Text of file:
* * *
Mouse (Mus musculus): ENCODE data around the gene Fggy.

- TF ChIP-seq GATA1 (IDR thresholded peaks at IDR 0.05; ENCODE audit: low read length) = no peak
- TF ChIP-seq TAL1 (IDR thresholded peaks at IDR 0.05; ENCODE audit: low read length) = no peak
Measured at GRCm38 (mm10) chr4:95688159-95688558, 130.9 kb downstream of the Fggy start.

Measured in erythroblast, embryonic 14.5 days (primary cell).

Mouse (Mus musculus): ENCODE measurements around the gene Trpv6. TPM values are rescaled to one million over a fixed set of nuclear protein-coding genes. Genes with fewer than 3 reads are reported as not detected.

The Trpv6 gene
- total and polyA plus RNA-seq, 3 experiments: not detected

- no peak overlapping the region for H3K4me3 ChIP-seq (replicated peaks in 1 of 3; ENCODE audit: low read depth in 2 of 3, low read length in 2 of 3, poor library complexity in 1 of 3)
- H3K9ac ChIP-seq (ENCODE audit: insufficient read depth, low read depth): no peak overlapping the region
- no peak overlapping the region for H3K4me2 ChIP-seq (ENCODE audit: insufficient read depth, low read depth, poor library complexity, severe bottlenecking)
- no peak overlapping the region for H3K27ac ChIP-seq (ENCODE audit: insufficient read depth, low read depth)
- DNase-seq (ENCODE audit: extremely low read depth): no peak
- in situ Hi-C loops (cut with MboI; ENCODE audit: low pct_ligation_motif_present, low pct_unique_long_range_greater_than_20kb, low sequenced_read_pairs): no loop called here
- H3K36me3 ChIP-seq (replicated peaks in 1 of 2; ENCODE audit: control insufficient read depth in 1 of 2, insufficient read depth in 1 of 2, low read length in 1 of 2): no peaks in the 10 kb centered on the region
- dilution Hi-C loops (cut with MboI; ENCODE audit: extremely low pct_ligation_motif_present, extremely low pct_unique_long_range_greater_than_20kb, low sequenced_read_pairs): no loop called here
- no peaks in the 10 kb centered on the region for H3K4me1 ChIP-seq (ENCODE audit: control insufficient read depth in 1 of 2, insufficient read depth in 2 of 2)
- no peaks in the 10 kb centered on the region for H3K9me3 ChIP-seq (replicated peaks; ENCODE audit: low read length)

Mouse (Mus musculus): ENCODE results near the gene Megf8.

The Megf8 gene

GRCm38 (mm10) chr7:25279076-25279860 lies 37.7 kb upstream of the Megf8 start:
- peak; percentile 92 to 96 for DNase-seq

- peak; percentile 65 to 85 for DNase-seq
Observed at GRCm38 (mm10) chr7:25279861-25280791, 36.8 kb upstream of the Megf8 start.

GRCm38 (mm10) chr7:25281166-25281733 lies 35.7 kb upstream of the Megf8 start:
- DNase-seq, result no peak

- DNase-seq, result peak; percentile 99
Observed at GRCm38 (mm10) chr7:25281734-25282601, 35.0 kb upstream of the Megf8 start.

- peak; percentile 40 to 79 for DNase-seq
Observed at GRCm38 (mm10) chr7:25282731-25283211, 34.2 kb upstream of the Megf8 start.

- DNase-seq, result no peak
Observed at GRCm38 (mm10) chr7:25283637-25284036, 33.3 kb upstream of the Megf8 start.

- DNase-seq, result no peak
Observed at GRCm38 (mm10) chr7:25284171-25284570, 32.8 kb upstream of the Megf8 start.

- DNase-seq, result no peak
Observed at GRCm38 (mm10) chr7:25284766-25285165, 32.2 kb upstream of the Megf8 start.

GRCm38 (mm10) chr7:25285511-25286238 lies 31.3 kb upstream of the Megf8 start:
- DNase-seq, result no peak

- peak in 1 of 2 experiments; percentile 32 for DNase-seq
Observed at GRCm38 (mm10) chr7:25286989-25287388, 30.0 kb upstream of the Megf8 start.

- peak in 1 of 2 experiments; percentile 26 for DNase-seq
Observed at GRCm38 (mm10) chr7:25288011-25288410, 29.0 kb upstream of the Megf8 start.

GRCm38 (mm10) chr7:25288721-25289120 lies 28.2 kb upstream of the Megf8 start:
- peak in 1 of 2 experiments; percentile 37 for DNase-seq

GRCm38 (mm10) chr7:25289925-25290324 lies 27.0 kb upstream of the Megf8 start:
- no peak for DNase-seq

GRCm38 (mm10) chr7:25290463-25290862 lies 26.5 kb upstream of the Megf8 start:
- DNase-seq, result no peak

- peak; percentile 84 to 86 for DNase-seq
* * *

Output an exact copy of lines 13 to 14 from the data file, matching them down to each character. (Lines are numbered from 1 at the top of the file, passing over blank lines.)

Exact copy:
- DNase-seq (ENCODE audit: extremely low read depth): no peak
- in situ Hi-C loops (cut with MboI; ENCODE audit: low pct_ligation_motif_present, low pct_unique_long_range_greater_than_20kb, low sequenced_read_pairs): no loop called here